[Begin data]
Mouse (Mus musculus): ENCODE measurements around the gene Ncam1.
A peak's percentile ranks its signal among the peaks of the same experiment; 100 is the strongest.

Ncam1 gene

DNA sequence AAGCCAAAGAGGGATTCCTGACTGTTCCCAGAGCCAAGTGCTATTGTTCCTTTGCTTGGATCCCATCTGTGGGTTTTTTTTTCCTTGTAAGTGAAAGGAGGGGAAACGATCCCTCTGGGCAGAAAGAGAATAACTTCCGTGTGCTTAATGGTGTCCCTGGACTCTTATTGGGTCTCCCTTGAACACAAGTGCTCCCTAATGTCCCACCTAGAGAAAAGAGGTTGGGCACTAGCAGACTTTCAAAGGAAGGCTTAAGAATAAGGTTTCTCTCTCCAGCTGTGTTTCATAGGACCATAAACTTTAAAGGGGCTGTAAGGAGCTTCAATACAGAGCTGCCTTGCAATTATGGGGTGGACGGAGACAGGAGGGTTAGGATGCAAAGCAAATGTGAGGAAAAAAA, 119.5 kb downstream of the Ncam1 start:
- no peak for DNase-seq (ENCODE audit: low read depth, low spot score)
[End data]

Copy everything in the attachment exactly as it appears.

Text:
Mouse (Mus musculus): ENCODE measurements around the gene Ncam1.
A peak's percentile ranks its signal among the peaks of the same experiment; 100 is the strongest.

Ncam1 gene

DNA sequence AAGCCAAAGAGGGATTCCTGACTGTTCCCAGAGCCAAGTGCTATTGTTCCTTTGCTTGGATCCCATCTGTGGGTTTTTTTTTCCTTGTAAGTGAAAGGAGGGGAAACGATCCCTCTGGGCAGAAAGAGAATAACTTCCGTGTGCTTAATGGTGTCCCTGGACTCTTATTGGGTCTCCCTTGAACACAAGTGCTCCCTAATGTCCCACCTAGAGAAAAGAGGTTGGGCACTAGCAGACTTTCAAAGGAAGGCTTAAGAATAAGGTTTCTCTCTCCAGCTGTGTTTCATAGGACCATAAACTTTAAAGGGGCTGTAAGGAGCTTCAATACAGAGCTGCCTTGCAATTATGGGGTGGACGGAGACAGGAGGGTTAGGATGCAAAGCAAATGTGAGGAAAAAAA, 119.5 kb downstream of the Ncam1 start:
- no peak for DNase-seq (ENCODE audit: low read depth, low spot score)